Today’s WOD is American blues, soul, R&B, rock and roll, gospel, and jazz singer. Etta James. Jamesetta Hawkins was born January 25, 1938 in Los Angeles, to Dorothy Hawkins, who was 14 years old at the time, and an unknown father, who was possibly white. James speculated that her father was the pool player, Rudolf "Minnesota Fats" Wanderone, and met him briefly in 1987. The young James was brought up by a series of caregivers, initially the owners of the boarding house where she lived, "Sarge" and "Mama" Lu, as her flirtatious mother spent little time at home raising her daughter, and was nicknamed by James, "the Mystery Lady".
As a child, Etta was a gospel prodigy, singing in
her church choir and on the radio at the age of five. When she turned
twelve, she moved north to San Francisco where she formed a trio and was
soon working for bandleader Johnny Otis.
In 1954, she moved to Los
Angeles to record "The Wallflower" (a tamer title for the then-risqué
"Roll with Me Henry") with the Otis band. It was that year that the
young singer became Etta James (an inverted version of her first name)
and her vocal group was dubbed The Peaches (also Etta's nickname). Soon
after, James launched her solo career with such hits as "Good Rockin'
Daddy" in 1955.
After signing with Chicago's Chess Records in 1960,
James' career began to soar. Chart toppers included duets with
then-boyfriend Harvey Fuqua, the heart-breaking ballad "All I Could Do
Was Cry," "At Last" and "Trust in Me." But James' talents weren't
reserved for powerful ballads. She knew how to rock a house, and did so
with such gospel-charged tunes as "Something's Got a Hold On Me" in 1962
and "In The Basement" in 1966. James continued to work with Chess
throughout the 1960s and early 1970s. Sadly, heroin addiction affected
both her personal and professional life, but in 1967 Chess took her to
the Fame studios to record with the Muscle Shoals house band. The
collaboration resulted in the triumphant Tell Mama album.
her continued drug problems, she earned a Grammy nomination for her 1973
album Etta James. After completing her contract with Chess in 1977,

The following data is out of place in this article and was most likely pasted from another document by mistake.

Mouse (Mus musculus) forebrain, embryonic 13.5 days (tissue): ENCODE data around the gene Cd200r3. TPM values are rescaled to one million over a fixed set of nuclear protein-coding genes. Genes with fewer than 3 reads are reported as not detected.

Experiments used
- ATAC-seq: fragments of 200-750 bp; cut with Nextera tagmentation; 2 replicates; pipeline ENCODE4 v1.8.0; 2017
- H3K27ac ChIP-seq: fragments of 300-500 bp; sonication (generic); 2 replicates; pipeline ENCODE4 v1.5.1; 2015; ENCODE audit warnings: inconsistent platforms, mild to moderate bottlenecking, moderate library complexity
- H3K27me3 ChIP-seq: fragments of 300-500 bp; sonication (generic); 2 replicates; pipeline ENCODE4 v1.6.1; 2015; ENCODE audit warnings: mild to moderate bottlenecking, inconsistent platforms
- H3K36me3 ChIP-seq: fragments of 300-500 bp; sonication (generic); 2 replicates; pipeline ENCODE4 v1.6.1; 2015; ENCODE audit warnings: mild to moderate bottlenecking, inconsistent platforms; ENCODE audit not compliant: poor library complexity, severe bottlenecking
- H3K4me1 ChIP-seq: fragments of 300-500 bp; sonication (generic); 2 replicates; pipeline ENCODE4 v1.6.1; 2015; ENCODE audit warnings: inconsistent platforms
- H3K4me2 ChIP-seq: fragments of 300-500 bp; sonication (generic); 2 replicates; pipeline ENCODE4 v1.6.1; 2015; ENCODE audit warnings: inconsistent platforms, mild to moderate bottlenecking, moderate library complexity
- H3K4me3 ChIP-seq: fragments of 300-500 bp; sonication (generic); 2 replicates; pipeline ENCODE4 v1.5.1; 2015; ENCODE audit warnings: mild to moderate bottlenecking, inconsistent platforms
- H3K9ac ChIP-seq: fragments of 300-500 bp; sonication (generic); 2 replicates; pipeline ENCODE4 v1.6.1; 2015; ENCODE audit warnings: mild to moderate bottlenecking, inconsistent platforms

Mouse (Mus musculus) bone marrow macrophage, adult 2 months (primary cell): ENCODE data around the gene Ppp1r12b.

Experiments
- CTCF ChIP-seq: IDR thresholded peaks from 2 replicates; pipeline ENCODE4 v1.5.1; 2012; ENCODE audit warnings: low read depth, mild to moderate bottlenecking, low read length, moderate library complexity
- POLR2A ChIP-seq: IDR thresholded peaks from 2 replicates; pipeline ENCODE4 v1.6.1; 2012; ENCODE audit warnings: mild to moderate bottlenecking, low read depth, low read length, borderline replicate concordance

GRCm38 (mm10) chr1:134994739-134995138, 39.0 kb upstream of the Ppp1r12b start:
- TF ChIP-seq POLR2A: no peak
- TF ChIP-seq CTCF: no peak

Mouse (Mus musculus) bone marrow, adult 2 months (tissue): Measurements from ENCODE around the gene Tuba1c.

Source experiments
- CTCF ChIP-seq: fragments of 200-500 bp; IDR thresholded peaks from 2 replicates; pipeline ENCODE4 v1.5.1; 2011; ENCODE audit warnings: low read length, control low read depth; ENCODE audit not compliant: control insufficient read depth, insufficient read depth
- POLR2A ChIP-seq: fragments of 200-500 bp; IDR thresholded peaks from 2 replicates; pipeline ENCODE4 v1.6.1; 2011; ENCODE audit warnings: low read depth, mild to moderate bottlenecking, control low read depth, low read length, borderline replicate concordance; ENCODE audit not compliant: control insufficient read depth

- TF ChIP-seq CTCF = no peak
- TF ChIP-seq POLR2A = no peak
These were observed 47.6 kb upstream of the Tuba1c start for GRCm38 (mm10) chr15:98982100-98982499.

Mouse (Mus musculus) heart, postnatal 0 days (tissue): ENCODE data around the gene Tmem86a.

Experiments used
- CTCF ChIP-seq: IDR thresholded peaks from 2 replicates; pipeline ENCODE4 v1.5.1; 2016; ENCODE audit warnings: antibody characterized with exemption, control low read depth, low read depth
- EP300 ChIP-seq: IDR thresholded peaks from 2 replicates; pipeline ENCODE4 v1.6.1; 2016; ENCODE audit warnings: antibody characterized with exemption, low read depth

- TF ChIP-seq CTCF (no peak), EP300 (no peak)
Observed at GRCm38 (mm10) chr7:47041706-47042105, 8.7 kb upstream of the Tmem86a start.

James signed on with Warner Brothers Records. A renewed public profile
followed her appearance at the opening ceremony of the Los Angeles
Olympics in 1984. Subsequent albums, including Deep In The Night and
Seven Year Itch received critical acclaim. She was inducted into the
Rock And Roll Hall Of Fame in 1993, prior to her signing a new recording
contract with Private Records.
With suggestive stage antics and a
sassy attitude, James continued to perform and record well into the
1990s. Always soulful, her extraordinary voice has been showcased to
great effect on her recent private releases, including Blue Gardenia,
which rose to the top of the Billboard jazz chart. In 2003, James
underwent gastric bypass surgery and lost over 200 pounds. The dramatic
weight loss had an impact on her voice, as she told Ebony magazine that
year. "I can sing lower, higher and louder," James explained.
same year, Etta James released Let's Roll, which won the Grammy Award
for Best Contemporary Blues Album. Her sons, Donto and Sametto James
served as producers on the recording along with Josh Sklair. This team
regrouped for her next effort, Blues to the Bone (2004), which brought
James her third Grammy Award—this time in the Best Traditional Blues
Album category. In 2006, James released the album All the Way, which
featured cover versions of songs by Prince, Marvin Gaye, and James
Brown. She participated in a tribute album the following year for jazz
great Ella Fitzgerald called We Love Ella.
The story of the early
days of Chess Records was brought to the big screen as Cadillac Records
in 2008, with singer Beyoncè Knowles playing Etta James in the film.
Beyoncè also recorded her own version of James's signature song, "At
Last" for the soundtrack.
While James publicly supported the film,
she was reportedly miffed when Beyoncè sang the song at President Barack
Obama's inaugural ball in January 2009. James allegedly told
concert-goers in Seattle in February that Beyoncè "had no business ...
singing my song that I been singing forever." Despite some media
attention over her comments, James was unfazed by the incident and
pressed on with her busy performing schedule.
Now in her 70s, Etta James is considered one of the most dynamic singers in music today.
On January 14, 2011, it was announced that James had been diagnosed
with leukemia and was undergoing treatment. In May 2011, she was
hospitalized with a urinary tract infection and the blood infection
known as sepsis. On December 16, 2011, it was announced that she was
under 24-hour care and is terminally ill from the cancer she has been
battling throughout 2011. Her manager, Lupe De Leon, stated to the media
that she is "in the final stages of leukemia", has been diagnosed with
both dementia and Hepatitis C, has been placed on oxygen, is receiving
constant care from her husband, and is being visited regularly by her
sons. De Leon went on to say, "We're all very sad. We're just